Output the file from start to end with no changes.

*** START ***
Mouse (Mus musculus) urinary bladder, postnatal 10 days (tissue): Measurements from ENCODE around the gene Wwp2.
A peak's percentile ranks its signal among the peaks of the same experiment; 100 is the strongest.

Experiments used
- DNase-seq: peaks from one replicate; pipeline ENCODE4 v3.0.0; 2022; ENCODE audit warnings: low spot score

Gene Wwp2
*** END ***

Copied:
Mouse (Mus musculus) urinary bladder, postnatal 10 days (tissue): Measurements from ENCODE around the gene Wwp2.
A peak's percentile ranks its signal among the peaks of the same experiment; 100 is the strongest.

Experiments used
- DNase-seq: peaks from one replicate; pipeline ENCODE4 v3.0.0; 2022; ENCODE audit warnings: low spot score

Gene Wwp2